11. While I recognize that both sides have a legitimate argument in this matter, it doesn’t reflect very well on Celebrity that they wouldn’t respond to either of Christopher’s inquiries.

    Regarding Perozeni’s request, it isn’t clear whether the family had been offered or would be willing to accept a transfer of credit in lieu of a refund. I can understand the cruise line not wanting to part with the payment, but they should have at least allowed the credit to be transferred to another family member, so that the widow could travel with another relative in honor of her late husband. That said, a better public relations move would have been to offer a refund — after all, the grieving family may have needed that money for funeral expenses, and it makes Celebrity seem very greedy and heartless to refuse to relinquish it.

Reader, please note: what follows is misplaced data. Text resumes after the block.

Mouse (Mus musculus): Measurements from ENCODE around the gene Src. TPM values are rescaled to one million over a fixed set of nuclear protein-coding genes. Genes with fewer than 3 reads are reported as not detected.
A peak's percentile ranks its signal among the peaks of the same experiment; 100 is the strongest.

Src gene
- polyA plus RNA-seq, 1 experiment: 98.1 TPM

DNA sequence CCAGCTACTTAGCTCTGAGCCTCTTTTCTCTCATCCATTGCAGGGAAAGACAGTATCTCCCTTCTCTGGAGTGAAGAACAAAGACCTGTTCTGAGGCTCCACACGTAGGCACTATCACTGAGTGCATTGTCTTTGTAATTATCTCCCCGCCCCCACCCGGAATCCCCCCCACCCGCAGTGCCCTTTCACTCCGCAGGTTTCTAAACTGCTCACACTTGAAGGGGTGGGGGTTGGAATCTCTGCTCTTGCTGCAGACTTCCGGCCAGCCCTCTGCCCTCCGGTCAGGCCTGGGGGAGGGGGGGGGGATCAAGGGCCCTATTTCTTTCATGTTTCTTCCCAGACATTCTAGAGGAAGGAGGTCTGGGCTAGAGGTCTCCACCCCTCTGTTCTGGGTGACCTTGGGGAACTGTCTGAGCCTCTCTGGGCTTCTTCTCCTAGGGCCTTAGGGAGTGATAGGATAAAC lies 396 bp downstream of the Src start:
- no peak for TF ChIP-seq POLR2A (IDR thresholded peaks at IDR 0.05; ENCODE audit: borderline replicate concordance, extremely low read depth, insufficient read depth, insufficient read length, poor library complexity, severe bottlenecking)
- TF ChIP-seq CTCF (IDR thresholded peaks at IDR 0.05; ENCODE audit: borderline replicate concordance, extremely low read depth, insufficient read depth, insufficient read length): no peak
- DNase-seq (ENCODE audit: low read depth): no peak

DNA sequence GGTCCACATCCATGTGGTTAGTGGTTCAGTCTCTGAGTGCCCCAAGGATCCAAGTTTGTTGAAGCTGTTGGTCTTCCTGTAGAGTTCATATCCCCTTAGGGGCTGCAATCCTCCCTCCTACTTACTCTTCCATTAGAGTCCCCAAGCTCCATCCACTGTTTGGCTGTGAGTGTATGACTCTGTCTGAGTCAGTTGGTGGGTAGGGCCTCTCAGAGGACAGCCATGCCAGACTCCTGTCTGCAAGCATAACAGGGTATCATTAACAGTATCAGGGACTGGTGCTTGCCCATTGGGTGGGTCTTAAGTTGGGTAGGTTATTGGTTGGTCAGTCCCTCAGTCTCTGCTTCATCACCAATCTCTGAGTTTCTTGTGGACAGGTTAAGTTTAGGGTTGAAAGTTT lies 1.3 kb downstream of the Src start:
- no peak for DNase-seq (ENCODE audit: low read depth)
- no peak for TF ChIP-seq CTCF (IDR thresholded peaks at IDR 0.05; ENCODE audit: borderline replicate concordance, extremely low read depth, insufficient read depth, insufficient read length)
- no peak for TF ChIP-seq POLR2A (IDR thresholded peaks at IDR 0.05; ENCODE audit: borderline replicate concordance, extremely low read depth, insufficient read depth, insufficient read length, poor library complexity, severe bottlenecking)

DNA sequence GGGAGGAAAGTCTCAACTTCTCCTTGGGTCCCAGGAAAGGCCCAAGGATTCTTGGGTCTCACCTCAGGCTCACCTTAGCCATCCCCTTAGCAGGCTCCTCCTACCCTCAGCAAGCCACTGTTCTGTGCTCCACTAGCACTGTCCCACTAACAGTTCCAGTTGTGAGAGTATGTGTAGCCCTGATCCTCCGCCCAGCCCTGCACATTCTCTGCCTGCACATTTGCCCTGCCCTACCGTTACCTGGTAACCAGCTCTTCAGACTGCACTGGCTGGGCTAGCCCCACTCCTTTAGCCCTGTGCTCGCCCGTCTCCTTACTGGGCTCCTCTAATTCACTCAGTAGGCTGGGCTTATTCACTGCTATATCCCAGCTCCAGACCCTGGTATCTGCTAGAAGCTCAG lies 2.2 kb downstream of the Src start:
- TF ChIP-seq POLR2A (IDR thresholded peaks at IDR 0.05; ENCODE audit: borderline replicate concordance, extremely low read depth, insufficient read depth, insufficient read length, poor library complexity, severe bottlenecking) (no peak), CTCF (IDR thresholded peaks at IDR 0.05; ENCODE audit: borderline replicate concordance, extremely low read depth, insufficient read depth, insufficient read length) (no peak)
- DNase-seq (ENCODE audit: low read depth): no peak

I’m not sure why Celebrity wouldn’t have provided any type of response to Christopher’s request; perhaps they don’t realize the size of his readership? In this era of social media, I’ve found that a polite request with the subtle threat of social media exposure often works wonders. 😉 I usually contact a company with a polite email explaining the situation, starting with praise for positive past experiences, and explaining my disappointment in whatever the current issue is. (They’re more likely to accommodate you if you’ve been a loyal customer who is likely to provide repeat business in the future; if your initial message states you’ll never do business with them again, or if you immediately and publicly criticize them without giving them a chance to respond, there isn’t as much incentive to try to make things right…) After outlining my concerns, I mention that I use my Facebook, Twitter, and TripAdvisor accounts to share my experiences, good and bad. I then ask for their response in the matter, and “hope I’ll have a positive outcome to report on when I post my review.” So far, this approach has worked well for me; it’s gotten me reimbursement for everything from canceled round-trip flight tickets (I somehow booked the wrong dates, but never received a “your trip is approaching” or “time to check in” email to alert me to the impending flights and my error) to repairs on my car after the warranty expired (my automatic windows seem to stop working every two years, like clockwork) — and all without having someone like Christopher go to bat for me. (Though just knowing Christopher is there for us gives me great peace of mind in the event I have an issue I can’t resolve on my own. So thank you for that, Christopher!)